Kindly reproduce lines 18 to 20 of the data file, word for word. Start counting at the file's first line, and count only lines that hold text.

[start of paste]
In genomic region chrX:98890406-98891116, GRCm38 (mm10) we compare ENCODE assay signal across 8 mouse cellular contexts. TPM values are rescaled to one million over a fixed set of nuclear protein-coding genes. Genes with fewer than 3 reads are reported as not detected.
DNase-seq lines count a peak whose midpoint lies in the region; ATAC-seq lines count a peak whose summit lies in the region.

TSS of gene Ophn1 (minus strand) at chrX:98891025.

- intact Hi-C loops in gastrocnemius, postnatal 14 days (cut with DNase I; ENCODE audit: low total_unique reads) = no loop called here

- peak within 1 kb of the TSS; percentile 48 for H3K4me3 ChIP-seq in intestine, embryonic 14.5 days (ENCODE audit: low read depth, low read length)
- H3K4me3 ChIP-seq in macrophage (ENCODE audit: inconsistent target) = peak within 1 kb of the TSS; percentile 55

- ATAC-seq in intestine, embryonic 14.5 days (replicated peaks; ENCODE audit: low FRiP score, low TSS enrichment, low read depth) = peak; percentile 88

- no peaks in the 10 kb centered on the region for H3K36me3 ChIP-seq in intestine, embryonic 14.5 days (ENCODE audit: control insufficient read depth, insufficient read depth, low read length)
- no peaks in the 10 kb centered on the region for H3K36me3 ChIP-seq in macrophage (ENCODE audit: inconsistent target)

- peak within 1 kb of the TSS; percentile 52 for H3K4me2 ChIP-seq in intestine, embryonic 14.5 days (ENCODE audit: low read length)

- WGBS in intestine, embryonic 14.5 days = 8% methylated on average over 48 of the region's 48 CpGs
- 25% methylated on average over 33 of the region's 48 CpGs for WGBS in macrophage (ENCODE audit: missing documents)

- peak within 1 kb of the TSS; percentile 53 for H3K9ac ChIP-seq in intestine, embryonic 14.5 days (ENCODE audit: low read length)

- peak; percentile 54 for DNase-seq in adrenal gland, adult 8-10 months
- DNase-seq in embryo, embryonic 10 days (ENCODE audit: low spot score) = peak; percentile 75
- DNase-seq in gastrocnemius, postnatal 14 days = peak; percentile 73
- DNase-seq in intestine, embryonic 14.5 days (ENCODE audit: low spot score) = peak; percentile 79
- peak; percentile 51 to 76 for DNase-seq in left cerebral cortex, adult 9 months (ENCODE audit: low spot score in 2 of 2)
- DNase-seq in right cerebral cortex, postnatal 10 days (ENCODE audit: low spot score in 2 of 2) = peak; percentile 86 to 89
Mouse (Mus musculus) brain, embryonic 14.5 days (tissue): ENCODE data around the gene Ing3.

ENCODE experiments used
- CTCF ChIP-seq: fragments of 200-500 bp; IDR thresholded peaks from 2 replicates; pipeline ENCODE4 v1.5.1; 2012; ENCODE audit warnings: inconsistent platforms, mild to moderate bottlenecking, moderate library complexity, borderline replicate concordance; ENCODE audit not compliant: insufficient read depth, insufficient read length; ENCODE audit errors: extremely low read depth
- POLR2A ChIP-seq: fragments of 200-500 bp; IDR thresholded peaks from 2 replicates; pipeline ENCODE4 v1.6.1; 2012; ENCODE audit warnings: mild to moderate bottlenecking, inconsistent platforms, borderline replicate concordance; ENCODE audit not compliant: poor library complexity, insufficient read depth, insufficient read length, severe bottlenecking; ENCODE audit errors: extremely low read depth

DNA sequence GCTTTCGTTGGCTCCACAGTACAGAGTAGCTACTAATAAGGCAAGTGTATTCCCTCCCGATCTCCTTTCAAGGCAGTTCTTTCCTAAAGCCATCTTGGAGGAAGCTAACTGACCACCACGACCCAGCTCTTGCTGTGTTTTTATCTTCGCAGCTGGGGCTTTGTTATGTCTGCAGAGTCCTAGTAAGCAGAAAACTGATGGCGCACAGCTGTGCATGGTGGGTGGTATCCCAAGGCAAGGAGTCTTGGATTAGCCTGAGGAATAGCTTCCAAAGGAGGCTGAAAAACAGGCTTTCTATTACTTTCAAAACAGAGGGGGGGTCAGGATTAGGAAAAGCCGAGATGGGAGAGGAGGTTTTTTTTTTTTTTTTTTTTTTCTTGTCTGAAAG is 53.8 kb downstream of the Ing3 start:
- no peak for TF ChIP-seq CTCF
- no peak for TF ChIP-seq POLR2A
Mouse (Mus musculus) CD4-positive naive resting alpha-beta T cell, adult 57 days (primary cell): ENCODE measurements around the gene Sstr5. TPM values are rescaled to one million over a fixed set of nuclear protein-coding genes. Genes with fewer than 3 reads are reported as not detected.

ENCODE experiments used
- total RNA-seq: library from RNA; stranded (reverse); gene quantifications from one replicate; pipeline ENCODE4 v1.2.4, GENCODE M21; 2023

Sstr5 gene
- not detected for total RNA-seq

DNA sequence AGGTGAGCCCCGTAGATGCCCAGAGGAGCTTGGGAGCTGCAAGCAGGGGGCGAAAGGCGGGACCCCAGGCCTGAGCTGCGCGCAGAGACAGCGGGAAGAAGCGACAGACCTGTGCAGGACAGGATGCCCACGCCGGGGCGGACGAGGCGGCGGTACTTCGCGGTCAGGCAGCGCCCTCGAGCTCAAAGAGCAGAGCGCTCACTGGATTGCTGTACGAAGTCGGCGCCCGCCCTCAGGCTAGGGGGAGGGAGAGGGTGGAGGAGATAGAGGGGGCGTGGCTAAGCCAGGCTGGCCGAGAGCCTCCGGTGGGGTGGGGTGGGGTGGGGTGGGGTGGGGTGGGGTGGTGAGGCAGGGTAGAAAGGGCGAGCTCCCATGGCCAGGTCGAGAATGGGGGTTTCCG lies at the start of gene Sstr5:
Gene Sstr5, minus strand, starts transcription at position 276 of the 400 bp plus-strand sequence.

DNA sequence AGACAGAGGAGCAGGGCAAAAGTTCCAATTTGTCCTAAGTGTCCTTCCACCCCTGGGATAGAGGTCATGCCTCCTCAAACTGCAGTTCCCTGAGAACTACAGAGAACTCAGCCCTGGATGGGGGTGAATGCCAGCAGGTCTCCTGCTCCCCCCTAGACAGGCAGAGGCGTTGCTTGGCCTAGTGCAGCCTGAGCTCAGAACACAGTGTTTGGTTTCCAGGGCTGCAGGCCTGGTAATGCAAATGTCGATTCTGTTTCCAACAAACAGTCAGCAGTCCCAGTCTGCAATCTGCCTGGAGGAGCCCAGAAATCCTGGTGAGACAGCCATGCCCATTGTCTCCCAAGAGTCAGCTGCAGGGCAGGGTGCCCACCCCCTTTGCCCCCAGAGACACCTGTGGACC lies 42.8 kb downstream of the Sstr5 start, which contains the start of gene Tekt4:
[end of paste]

- peak; percentile 51 to 76 for DNase-seq in left cerebral cortex, adult 9 months (ENCODE audit: low spot score in 2 of 2)
- DNase-seq in right cerebral cortex, postnatal 10 days (ENCODE audit: low spot score in 2 of 2) = peak; percentile 86 to 89
Mouse (Mus musculus) brain, embryonic 14.5 days (tissue): ENCODE data around the gene Ing3.